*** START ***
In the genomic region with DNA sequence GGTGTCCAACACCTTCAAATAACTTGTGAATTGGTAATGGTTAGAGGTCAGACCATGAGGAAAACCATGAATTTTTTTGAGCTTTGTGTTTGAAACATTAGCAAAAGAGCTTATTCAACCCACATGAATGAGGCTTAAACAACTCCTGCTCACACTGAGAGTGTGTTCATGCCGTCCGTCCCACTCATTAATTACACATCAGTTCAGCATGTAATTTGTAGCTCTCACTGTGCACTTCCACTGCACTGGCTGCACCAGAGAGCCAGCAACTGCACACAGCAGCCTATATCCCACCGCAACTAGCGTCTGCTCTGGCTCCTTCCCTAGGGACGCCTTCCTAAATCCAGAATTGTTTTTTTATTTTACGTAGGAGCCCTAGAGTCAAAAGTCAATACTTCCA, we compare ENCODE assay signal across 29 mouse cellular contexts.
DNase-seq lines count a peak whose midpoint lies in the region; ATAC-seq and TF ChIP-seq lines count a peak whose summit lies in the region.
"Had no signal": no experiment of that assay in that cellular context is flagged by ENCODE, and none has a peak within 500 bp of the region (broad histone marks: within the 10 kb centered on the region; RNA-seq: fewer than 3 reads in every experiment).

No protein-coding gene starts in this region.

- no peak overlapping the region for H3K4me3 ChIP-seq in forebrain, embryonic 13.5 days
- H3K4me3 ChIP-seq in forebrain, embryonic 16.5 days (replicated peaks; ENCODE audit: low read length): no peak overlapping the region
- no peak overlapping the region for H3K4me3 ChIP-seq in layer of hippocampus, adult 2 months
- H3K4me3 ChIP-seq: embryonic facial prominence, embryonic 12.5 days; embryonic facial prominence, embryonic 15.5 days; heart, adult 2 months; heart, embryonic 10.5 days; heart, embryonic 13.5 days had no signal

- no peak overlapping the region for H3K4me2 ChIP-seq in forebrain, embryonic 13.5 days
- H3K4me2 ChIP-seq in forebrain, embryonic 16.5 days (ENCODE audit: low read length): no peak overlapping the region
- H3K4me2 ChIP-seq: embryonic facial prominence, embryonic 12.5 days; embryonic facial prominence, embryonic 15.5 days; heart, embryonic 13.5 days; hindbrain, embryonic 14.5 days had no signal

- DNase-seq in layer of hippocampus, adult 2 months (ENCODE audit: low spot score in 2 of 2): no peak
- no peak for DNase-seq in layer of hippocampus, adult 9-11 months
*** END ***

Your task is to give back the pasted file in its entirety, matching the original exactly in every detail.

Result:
In the genomic region with DNA sequence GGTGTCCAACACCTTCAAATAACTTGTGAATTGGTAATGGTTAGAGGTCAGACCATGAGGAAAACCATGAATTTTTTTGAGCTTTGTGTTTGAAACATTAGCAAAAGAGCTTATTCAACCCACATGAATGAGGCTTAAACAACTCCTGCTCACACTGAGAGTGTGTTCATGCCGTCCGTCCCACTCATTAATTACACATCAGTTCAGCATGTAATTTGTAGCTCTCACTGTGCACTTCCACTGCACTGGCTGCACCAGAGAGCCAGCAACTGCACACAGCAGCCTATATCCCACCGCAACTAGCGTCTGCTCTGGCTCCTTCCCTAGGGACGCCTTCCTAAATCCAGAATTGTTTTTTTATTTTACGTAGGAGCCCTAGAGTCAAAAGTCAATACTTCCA, we compare ENCODE assay signal across 29 mouse cellular contexts.
DNase-seq lines count a peak whose midpoint lies in the region; ATAC-seq and TF ChIP-seq lines count a peak whose summit lies in the region.
"Had no signal": no experiment of that assay in that cellular context is flagged by ENCODE, and none has a peak within 500 bp of the region (broad histone marks: within the 10 kb centered on the region; RNA-seq: fewer than 3 reads in every experiment).

No protein-coding gene starts in this region.

- no peak overlapping the region for H3K4me3 ChIP-seq in forebrain, embryonic 13.5 days
- H3K4me3 ChIP-seq in forebrain, embryonic 16.5 days (replicated peaks; ENCODE audit: low read length): no peak overlapping the region
- no peak overlapping the region for H3K4me3 ChIP-seq in layer of hippocampus, adult 2 months
- H3K4me3 ChIP-seq: embryonic facial prominence, embryonic 12.5 days; embryonic facial prominence, embryonic 15.5 days; heart, adult 2 months; heart, embryonic 10.5 days; heart, embryonic 13.5 days had no signal

- no peak overlapping the region for H3K4me2 ChIP-seq in forebrain, embryonic 13.5 days
- H3K4me2 ChIP-seq in forebrain, embryonic 16.5 days (ENCODE audit: low read length): no peak overlapping the region
- H3K4me2 ChIP-seq: embryonic facial prominence, embryonic 12.5 days; embryonic facial prominence, embryonic 15.5 days; heart, embryonic 13.5 days; hindbrain, embryonic 14.5 days had no signal

- DNase-seq in layer of hippocampus, adult 2 months (ENCODE audit: low spot score in 2 of 2): no peak
- no peak for DNase-seq in layer of hippocampus, adult 9-11 months